Baker will be pointing out several benefits of removing the ban. “We want to be able to send a signal to our domestic producers that they can produce as much as they can sell. We want to say to them that they can find buyers wherever they can,” he says. The group will also work to highlight the jobs—not just in the oilpatch—that could be linked to lifting the ban. Earlier this year, HIS Inc. released a crude oil export ban study that indicated up to 1 million jobs would be created post-ban.

But, while Baker and Eberhart work to eliminate the export ban, others are doing the opposite. Some refiners who have revised their U.S. operations due to their ability to utilize cheaper U.S. domestic crude, have formed their own group. The Consumers and Refiners United for Domestic Energy are opposed to lifting the export ban.

The same month the Government Accountability Office issued its findings on lifting the crude oil export ban, a CRUDE-commissioned study was released by Baker & O’Brien, an energy consulting firm. The study, “An Analysis of U.S. Light Tight Oil Absorption Capacity,” found that the U.S. refining system will have the capacity to process all of the light tight oil (LTO) produced in plays such as the Bakken or Eagle Ford for the remainder of the decade if LTO production continues to fall in the trajectory path estimated by the U.S. Energy Information Administration in its 2014 Energy Outlook. The study also found that the U.S. refining industry will have the capacity to absorb an additional 3.1million to 4.3 million barrels per day of LTO by 2020.

U.S. refiners will absorb that capacity in three ways: displacement of crude oil imports, increased utilization of existing refinery capacity, and capital expansions, the report says. The study also points out that these options will be possible under certain circumstances. Political, strategic and other factors will not limit displacement of crude oil imports with additional light oil, transportation of light oil to U.S. refineries will not be constrained, and additional heavy crude oil supply is limited to that expected to be produced In Canada. The report also notes that assumptions made regarding refining capacity for light oil were based on technical feasibility. “No attempt has been made to assess refinery economics, which are dependent on numerous factors that are specific to each refinery,” the study says.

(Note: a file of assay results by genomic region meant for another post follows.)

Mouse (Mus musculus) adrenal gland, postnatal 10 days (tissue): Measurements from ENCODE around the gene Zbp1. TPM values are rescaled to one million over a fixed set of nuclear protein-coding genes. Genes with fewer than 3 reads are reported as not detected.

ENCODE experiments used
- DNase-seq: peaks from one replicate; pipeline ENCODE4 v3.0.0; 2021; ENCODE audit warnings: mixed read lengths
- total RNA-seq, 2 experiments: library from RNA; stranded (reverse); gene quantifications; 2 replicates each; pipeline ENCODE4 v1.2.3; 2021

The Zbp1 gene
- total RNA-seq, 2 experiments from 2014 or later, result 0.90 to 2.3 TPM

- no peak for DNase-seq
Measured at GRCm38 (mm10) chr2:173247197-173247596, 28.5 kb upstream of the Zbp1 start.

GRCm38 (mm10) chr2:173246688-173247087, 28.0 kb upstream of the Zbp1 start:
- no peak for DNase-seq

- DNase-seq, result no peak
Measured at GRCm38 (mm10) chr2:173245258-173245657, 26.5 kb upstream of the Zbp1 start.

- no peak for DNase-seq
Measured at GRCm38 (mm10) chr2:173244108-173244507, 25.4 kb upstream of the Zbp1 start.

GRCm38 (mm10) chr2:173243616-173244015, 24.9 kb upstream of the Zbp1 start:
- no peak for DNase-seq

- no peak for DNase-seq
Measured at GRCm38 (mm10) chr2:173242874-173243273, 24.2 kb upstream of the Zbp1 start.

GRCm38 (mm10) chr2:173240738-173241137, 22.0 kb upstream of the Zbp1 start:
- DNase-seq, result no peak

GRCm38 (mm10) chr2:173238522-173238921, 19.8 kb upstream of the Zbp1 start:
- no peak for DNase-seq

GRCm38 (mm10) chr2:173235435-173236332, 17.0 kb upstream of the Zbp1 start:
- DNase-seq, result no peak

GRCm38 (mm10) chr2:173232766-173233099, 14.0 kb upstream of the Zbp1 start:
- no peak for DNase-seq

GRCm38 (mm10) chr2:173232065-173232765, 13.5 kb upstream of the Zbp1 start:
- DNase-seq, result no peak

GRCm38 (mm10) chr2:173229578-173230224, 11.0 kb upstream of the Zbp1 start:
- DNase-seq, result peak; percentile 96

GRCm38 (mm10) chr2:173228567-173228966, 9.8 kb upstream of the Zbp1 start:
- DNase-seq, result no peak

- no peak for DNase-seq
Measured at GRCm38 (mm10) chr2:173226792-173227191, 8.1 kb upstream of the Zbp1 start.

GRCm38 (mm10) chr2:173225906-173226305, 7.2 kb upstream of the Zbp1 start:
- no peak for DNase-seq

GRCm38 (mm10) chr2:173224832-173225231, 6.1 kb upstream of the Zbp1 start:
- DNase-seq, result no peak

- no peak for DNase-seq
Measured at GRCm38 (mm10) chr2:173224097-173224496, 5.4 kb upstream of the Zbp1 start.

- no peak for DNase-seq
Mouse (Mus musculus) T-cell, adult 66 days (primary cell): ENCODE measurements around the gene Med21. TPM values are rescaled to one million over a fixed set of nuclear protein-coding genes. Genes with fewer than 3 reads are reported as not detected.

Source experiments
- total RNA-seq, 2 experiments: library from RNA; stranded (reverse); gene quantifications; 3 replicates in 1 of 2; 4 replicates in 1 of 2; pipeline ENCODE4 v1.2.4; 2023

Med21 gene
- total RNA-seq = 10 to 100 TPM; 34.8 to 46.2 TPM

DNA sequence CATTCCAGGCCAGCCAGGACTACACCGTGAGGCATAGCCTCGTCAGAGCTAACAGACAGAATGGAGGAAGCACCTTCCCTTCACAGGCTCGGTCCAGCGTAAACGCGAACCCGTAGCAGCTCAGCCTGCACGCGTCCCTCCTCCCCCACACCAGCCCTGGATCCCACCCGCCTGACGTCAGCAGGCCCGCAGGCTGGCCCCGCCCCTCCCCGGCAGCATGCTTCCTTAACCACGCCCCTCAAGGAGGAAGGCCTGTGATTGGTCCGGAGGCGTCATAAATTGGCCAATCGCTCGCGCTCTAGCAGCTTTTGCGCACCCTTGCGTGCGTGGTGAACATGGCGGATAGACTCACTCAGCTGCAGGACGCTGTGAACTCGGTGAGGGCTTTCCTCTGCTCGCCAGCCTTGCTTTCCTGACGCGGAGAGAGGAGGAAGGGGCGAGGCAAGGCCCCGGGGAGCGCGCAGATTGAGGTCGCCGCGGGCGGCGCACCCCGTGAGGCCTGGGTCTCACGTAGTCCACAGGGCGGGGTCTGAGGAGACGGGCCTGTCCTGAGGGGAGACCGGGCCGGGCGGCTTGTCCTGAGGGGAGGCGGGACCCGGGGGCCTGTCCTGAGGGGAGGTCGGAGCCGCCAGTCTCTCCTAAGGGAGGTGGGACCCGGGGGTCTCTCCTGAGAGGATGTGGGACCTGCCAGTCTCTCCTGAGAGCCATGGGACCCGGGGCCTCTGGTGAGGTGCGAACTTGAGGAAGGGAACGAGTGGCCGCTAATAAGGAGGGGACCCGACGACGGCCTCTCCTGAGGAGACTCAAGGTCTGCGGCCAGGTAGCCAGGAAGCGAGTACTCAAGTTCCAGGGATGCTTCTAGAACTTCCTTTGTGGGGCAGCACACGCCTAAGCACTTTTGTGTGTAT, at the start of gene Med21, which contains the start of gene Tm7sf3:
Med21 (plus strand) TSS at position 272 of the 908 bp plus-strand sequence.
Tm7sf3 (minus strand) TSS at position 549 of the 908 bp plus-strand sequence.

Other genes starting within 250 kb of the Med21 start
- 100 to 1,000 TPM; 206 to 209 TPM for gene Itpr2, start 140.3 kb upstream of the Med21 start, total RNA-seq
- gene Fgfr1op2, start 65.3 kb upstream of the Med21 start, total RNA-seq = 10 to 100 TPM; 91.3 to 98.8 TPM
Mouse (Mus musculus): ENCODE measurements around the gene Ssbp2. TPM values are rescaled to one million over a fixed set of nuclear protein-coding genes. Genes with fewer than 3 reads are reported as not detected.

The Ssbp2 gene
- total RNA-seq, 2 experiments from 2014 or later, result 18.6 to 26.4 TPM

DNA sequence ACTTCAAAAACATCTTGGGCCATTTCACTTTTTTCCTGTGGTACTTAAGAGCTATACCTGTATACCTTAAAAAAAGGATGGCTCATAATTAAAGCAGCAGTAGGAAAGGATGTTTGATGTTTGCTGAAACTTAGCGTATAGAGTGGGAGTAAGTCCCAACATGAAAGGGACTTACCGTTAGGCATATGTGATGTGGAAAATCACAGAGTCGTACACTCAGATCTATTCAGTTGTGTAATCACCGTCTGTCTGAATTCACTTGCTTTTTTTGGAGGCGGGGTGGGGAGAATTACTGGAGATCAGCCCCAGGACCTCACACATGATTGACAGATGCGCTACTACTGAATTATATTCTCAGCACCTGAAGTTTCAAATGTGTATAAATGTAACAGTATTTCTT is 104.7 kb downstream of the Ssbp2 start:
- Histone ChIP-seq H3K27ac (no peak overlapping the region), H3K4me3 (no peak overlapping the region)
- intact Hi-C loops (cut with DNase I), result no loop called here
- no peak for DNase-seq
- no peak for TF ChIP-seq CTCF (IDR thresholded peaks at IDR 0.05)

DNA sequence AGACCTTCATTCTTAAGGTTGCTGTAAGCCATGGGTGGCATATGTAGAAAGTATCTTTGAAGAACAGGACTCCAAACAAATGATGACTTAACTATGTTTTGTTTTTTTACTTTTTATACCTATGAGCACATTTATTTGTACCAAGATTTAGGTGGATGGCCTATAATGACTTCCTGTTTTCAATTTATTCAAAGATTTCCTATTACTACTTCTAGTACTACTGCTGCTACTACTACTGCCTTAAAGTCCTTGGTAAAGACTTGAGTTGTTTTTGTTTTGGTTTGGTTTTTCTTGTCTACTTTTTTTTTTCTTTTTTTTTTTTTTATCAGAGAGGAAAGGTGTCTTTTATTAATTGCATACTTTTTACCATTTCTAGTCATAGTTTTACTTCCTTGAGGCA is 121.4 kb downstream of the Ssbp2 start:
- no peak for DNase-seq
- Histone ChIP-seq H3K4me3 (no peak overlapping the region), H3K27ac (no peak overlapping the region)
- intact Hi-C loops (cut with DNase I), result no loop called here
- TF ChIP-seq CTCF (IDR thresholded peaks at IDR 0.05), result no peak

Baker & O’Brien reported that roughly 1.8 million to 2.3 million barrels per day of additional light oil can be absorbed by displacing all LTO imports along with a portion of medium and heavy crude imports. Because LTO imports are close in grade to U.S.-produced LTO, displacing imports would be relatively straightforward. Medium crude oil imports would be more difficult to replace due to the naptha and light material content. Medium crude imports could be replaced by refiners that have excess naptha and lighter handling capacity; investment in additional light oil refining capacity in place of medium crude refining capacity investments, and mixing heavy oil with light oil. An oil blend of 41 percent LTO with 59 percent heavy oil contains the same naptha and lighter material values as imported medium crude. Displacing heavy crude would prove to be the most challenging, according to the study.

In the future, refiners can also utilize excess refining capacity not used due to previously formed contracts for medium and heavy crude. And, according to the report, roughly 1.1 million barrels per day of crude oil and condensate projects have been announced.